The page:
5 Ways To Hush Your Inner Critic So You Can Hear Your Wise Inner Guide

Posted by on February 8, 2015 in Conscious Evolution, Conscious Living, Thrive with 2 Comments

Vishnu | Vishnusvirtues

5 ways to hush inner criticYou don’t have to win the argument with your inner critic; you have to step away from the conversation.” – Tara Mohr, Playing Big

You’re not ready.

You’re not good enough. Or pretty enough. Or likable enough. Or lovable enough.

You’re not the most competent person for the job.

Ahhh…the inner critic. Our doubter, our bully and often our own worst enemy.

It’s this inner voice that holds many of us back. And in Tara Mohr’s recent book, Playing Big, she acknowledges that this internal chatter holds most women back from “playing bigger” in their lives.

“The inner critic speaks up with more viciousness and volume when we are exposing ourselves to a real or perceived vulnerability – something that triggers a fear of embarrassment, rejection, failure or pain,” Mohr writes.

Mohr notes that the stakes are even higher for women. When you play big, you follow your calling and your dreams.
When you play bigger, you open yourself to criticism, rejection and vulgarity.

You’ve seen women in politics, business and entertainment who put themselves out there or take strong positions and consequently suffer grief at the hands of the press, social media and cable talk shows.

“Our own safety instinct seeks to protect us from that external criticism by spewing cruel self-criticisms (‘You aren’t ready for that, and you don’t know what you are talking about.’) that keep us from stretching into greater visibility and encountering those kinds of attacks,” Mohr notes.

Although the inner critic’s intentions (i.e., trying to protect you from danger and criticism) are noble, its voice does not reflect reality.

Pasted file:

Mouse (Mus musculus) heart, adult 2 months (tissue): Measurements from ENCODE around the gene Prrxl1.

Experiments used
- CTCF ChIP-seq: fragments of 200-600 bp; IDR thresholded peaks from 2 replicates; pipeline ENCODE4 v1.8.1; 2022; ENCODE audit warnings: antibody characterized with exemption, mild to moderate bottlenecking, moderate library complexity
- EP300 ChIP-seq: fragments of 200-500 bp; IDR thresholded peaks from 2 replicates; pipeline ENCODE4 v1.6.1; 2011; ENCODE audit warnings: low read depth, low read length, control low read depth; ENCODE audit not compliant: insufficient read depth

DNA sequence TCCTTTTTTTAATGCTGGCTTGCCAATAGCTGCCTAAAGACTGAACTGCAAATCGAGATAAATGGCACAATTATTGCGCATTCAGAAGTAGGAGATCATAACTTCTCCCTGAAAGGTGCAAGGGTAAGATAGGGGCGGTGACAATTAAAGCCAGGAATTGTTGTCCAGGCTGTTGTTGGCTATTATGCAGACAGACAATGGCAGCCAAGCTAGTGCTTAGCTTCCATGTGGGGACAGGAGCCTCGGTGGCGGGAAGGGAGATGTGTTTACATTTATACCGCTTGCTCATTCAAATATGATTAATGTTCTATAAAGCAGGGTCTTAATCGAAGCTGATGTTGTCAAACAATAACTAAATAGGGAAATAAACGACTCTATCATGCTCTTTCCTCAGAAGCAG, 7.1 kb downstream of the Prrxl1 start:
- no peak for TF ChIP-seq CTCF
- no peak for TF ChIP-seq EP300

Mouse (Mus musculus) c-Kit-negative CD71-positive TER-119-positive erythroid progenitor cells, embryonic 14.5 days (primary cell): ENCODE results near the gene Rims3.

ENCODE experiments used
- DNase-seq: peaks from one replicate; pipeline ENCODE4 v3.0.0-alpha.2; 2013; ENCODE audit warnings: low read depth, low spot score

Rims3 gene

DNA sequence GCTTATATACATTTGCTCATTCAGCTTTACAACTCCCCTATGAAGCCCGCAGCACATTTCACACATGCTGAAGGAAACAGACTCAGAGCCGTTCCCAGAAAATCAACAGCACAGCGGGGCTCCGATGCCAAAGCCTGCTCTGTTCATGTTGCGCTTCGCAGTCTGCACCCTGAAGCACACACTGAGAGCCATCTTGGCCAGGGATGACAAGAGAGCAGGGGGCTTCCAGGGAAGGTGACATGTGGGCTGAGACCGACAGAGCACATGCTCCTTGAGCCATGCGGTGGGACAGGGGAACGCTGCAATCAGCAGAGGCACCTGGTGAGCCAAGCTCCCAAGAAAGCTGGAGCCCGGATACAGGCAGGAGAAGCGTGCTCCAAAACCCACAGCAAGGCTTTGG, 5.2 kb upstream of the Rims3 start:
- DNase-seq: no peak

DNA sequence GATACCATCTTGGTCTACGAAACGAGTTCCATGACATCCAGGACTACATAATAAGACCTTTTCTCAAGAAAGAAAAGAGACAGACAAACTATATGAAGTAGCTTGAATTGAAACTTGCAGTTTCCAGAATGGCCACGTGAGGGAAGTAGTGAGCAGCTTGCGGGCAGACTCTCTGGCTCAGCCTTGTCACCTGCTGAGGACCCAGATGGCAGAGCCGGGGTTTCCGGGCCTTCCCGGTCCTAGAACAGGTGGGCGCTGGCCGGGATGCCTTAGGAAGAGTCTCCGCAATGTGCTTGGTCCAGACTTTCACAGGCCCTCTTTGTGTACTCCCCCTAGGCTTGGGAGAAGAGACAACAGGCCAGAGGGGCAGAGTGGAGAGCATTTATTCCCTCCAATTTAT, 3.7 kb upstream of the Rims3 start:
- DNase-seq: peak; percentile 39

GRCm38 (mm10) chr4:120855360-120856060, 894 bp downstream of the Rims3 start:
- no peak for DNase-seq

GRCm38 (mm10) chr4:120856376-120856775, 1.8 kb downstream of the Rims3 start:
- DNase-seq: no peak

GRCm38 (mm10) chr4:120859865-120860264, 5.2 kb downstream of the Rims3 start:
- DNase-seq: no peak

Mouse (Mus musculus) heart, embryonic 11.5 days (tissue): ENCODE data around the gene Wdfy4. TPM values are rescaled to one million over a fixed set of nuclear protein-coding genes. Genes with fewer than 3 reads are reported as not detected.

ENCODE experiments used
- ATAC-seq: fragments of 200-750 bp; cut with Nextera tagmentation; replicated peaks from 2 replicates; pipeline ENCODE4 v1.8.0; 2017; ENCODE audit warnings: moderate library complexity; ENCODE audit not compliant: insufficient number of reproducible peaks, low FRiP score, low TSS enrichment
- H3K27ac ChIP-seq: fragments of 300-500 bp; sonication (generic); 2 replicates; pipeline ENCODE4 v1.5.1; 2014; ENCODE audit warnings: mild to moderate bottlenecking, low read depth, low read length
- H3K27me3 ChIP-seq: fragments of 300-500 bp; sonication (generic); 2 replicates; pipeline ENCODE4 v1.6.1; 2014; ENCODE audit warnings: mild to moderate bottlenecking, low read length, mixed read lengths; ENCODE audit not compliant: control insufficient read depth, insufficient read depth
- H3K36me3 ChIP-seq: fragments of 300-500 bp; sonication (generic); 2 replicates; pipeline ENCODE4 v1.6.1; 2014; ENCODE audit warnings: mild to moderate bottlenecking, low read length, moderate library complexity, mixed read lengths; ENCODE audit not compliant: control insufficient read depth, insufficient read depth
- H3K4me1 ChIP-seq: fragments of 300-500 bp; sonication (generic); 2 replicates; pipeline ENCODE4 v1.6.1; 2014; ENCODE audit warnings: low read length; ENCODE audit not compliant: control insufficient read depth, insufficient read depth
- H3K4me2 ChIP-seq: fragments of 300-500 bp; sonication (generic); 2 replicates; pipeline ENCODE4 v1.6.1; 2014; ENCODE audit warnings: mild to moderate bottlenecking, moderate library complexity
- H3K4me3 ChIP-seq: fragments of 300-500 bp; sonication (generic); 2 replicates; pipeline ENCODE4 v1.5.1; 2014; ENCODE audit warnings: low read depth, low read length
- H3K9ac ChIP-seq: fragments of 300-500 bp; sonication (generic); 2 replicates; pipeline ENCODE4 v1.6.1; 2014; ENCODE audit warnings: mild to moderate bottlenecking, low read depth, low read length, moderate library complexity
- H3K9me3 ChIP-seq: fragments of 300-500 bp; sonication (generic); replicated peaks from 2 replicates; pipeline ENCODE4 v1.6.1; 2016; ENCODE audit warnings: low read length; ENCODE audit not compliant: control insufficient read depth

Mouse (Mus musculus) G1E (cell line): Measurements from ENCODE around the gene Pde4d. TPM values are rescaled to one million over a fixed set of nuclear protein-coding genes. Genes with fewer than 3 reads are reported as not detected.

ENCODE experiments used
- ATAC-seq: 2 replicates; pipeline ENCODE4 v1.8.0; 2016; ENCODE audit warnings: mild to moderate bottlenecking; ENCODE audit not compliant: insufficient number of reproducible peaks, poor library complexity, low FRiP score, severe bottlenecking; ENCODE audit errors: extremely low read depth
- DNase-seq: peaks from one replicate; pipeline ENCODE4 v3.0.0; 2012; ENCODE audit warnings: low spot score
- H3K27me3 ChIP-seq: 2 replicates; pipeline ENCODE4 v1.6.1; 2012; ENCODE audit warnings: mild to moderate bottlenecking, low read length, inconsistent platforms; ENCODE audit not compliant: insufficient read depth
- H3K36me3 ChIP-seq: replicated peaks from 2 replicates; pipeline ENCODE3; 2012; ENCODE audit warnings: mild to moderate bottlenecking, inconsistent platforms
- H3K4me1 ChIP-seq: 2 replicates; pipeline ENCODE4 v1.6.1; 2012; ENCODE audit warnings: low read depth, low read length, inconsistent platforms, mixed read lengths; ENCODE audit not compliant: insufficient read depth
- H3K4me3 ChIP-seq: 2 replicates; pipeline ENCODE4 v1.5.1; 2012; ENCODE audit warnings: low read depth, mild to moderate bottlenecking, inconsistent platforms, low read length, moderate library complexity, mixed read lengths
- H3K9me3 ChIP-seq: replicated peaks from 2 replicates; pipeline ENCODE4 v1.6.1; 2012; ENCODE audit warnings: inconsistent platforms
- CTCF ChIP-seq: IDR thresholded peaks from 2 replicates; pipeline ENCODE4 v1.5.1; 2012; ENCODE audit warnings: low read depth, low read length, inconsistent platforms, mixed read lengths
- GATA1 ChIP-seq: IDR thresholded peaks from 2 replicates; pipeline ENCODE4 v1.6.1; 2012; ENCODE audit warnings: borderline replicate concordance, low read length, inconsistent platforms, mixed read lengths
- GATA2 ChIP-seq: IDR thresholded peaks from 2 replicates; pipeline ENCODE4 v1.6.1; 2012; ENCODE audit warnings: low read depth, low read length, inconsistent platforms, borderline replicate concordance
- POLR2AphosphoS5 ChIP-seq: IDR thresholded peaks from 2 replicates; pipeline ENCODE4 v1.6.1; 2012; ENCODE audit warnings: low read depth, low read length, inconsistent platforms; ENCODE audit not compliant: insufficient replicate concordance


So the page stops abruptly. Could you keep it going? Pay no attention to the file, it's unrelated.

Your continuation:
So how does Mohr suggest you deal with this misguided instinct that prevents you from playing bigger in your life?

How do you change your relationship with the inner critic?

1) Label it.

Mohr suggests calling out the inner critic when you hear its negativity and doubts. As you become aware of this inner voice, acknowledge it and label it. Say to yourself, “Oh, I’m hearing my inner critic right now.”

2) Separate yourself from the inner critic.

Whatever tantrums or chatter your inner critic is spewing, remind yourself that you and the inner critic are not the same. Separate yourself from it.

3) Create a character that represents your inner critic.

For many of us, the inner critic is a voice we have heard our whole lives – our mother or teacher or another disciplinarian. It’s the voice of the person who has put us down and doubted us.

Mohr suggests taking part in a playful but effective exercise in which you create a persona for your inner critic. “When you create a character with a name and visual image, you help yourself remember that the critic is not the core of you, it’s one voice, with its own personality and pathology.”

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  1. ms@ms.com' MS says:

    EFT and other tapping techniques often get past these blocks really quickly and easily.

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